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Longman Dictionary of Contemporary English
a mixed marriage (=between people of different races or religions)
▪ Her parents disapproved of mixed marriages.
a mixed metaphor (=the use of two different metaphors at the same time to describe something, especially in a way that seems silly or funny)
▪ In a mixed metaphor, she said ‘he stepped up to the plate and took the bull by the horns.’
a mixed reception (=when some people like something and some do not)
▪ His first novel received a mixed reception.
have mixed feelings (=have both positive and negative feelings)
▪ Her parents had mixed feelings about the marriage.
mixed ability (=at different levels)
▪ a mixed ability class
mixed ability
▪ a mixed ability group
mixed doubles
mixed economy
mixed farming
mixed grill
mixed marriage
mixed media
mixed motives
▪ He had mixed motives for joining the army: a desire to prove himself, but also the desire to get away from his family.
mixed reactions (=some positive and some negative reactions)
▪ The book met with mixed reactions.
mixed signals (=ones that are confusing because they seem to show two different things)
▪ Our culture gives girls mixed messages about food, with skinny models and fast-food commercials competing for attention.
mixed up
▪ He’s the last person I’d expect to be mixed up in something like this.
mixed/conflicting emotions (=a mixture of very different feelings)
▪ She had mixed emotions about seeing him again.
▪ I had left my East Anglian home early the previous day with very mixed feelings.
▪ The ex-Eurythmics mastermind admitted very mixed emotions over his Honorary Fellowship of Sunderland's university.
▪ Today there is a very mixed bag of public relations workers and organisations.
▪ All in all these developments have had a very mixed reception.
▪ The electricity companies were almost universally ahead in a very mixed market.
▪ In all, a very mixed package of health care measures was evolving.
▪ The results were a very mixed bag, with some of them so gloomy they refused to be quoted.
▪ Women regard the family planning programmes as a very mixed blessing.
▪ The five classes are of mixed ability and each has up to eight children of similar age and/or developmental level.
▪ I am writing a textbook for mixed ability classes in comprehensive schools based on this model.
▪ Set on Corton Cliffs high above the beach, it's a lush meadowland course ideal for mixed ability groups.
▪ One dealt with the issue of mixed ability teaching as a separate issue.
▪ Classes for dancers of differing levels of technique have therefore been dispensed in favour of mixed ability sessions.
▪ This preparation eased the way for further integration of physically handicapped children into the mixed ability secondary school.
▪ One such requirement is the need for a mixed ability philosophy which actively encourages integration in all its forms.
▪ The 17 exhibitors at the fair had bought a mixed bag of drawings, spanning centuries and price ranges.
▪ But beer-drinkers are a mixed bag these days, and so is the stuff they drink.
▪ Among this lot, the emotional trawl was a bit more of a mixed bag.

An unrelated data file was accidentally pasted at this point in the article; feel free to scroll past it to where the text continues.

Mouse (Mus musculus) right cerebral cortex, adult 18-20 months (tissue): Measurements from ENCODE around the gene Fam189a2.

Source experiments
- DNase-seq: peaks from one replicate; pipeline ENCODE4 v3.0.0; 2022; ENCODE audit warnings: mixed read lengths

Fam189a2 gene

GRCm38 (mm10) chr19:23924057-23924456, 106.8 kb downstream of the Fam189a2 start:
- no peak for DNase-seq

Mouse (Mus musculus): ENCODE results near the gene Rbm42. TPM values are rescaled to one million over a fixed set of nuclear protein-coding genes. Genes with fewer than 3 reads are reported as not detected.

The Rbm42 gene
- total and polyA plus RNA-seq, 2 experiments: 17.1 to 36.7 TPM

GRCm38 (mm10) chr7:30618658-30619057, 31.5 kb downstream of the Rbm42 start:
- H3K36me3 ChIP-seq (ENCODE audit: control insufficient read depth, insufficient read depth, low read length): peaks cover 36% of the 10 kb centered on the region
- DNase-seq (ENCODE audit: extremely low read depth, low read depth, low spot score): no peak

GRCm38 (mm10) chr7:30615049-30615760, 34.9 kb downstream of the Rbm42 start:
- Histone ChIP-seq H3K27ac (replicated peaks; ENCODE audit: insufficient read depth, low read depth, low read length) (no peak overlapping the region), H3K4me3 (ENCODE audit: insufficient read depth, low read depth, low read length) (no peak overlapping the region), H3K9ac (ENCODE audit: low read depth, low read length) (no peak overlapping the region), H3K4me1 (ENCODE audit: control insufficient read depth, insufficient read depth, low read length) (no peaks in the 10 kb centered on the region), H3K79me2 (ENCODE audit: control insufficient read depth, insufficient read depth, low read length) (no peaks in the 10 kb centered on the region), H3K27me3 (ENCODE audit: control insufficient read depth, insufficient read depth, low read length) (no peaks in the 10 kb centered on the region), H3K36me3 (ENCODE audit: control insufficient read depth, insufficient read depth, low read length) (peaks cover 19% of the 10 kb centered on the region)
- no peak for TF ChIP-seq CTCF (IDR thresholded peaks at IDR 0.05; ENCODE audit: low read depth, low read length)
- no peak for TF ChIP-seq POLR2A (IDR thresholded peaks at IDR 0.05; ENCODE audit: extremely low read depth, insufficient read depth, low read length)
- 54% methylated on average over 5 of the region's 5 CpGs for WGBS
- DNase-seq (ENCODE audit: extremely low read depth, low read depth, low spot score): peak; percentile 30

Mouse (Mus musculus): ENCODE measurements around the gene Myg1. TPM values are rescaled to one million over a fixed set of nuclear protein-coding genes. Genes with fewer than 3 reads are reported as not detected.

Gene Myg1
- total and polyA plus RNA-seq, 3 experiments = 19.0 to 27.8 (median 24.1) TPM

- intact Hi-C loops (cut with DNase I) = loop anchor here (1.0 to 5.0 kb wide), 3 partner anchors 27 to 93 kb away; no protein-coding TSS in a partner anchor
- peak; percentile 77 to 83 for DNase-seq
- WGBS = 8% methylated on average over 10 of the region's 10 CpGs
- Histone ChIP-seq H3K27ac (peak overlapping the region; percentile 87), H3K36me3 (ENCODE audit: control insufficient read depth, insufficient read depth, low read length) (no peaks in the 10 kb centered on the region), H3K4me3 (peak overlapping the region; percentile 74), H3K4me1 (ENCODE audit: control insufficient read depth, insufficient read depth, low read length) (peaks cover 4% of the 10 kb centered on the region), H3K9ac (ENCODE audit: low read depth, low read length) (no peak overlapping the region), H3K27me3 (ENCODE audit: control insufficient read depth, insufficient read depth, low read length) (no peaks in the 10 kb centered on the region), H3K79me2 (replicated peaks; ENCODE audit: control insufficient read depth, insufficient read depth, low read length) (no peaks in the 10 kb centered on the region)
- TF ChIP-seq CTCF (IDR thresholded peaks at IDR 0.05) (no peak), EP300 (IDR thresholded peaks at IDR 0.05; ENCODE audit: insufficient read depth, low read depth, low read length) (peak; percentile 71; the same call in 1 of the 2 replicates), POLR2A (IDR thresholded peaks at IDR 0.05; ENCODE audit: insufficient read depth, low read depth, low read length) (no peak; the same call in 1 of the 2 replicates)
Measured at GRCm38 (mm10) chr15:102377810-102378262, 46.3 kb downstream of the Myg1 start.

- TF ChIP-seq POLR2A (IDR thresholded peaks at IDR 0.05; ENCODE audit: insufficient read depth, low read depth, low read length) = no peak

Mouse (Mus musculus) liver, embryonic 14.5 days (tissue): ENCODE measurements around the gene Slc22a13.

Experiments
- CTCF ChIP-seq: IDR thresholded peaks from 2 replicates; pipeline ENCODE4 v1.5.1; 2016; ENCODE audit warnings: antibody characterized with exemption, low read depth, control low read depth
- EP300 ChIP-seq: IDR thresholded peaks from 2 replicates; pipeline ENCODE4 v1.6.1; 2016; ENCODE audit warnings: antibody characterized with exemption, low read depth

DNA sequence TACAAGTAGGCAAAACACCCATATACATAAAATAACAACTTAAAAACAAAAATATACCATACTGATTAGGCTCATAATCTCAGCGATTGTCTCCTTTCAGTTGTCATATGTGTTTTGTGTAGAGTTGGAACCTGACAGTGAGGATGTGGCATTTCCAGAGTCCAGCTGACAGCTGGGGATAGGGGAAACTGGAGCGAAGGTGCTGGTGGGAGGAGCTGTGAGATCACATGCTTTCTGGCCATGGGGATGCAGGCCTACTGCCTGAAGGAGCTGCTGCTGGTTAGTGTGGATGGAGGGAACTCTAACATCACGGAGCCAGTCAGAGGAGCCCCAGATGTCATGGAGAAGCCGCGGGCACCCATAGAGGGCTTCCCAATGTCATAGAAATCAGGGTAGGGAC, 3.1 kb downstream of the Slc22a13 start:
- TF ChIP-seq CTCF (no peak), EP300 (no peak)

▪ Today there is a very mixed bag of public relations workers and organisations.
▪ So we have a mixed bag of destinations and holiday choices for you.
▪ The results were a very mixed bag, with some of them so gloomy they refused to be quoted.
▪ As for the current batch of fanzines, they are undeniably a mixed bag.
▪ The quarter finals also took place on Saturday and produced a mixed bag of entertainment.
▪ The disintegration of the Takeshita faction was seen as a mixed blessing for Miyazawa.
▪ Even that has been a mixed blessing.
▪ For voluntary organisations the budget was more of a mixed blessing.
▪ The sheer pace of accumulation was itself a mixed blessing.
▪ Ultraviolet light is a mixed blessing as far as living things are concerned.
▪ Carmakers view this as a mixed blessing.
▪ Significant technological advances in underwater excavation and recovery are proving a mixed blessing in the field of marine archaeology.
▪ Pedagogically the need to be much clearer about what is being taught and why is a mixed blessing.
▪ There were four competitions: men's singles, women's singles, women's doubles and mixed doubles.
▪ Because I must have been noticed, I was invited by the families to play in mixed doubles.
▪ On Sunday play starts with the mixed doubles at 9am with the men's open singles starting at 10am.
▪ Among the guests, with girl-friend Babs Feltus, was some one who also knows about mixed doubles - Boris Becker.
▪ The programme's emphasis on a mixed economy also met little resistance.
▪ The managed mixed economy and a highly developed system of collective social provision were the means for achieving these values.
▪ All the same, the 1988 results give Socialist defenders of the mixed economy new ammunition to fire at would-be privatisers.
▪ What he actually offered was a vigorous defence of the mixed economy with a passing assault on Treasury investment rules.
▪ The privatization programme has been recognized as a major break with the mixed economy consensus.
▪ These programmes were founded on a comprehensive Welfare State system complemented by the demand management of an expanding mixed economy.
▪ But the idea of the mixed economy was hardly less grandiose.
▪ The Griffiths proposals were based on the further development of a mixed economy of welfare.
▪ The ex-Eurythmics mastermind admitted very mixed emotions over his Honorary Fellowship of Sunderland's university.
▪ His memories of Sarah were as strong as ever, but he thought of her with mixed emotions.
▪ She needed space and time to think, time to sort out this mess of mixed emotions.
▪ After the official closure it was with mixed emotions that we took our leave of Wadeville.
▪ It was a day of mixed emotions for a player who came up through the ranks at Ayresome Park.
▪ Recording with the Attax produced mixed emotions too.
▪ The loss of parents brings with it a whole range of mixed emotions.
▪ The teams in first and second place in the table, Oxton and Chester Boughton Hall, enjoyed mixed fortunes.
▪ Figures show how much we've grown 1992 was a year of mixed fortunes for the Food and Agriculture Division.
▪ In fact the war years were a period of mixed fortunes for cotton manufacture.
▪ Nothing else can explain his attitude to the young Greg LeMond, who had the mixed fortune of being his teammate.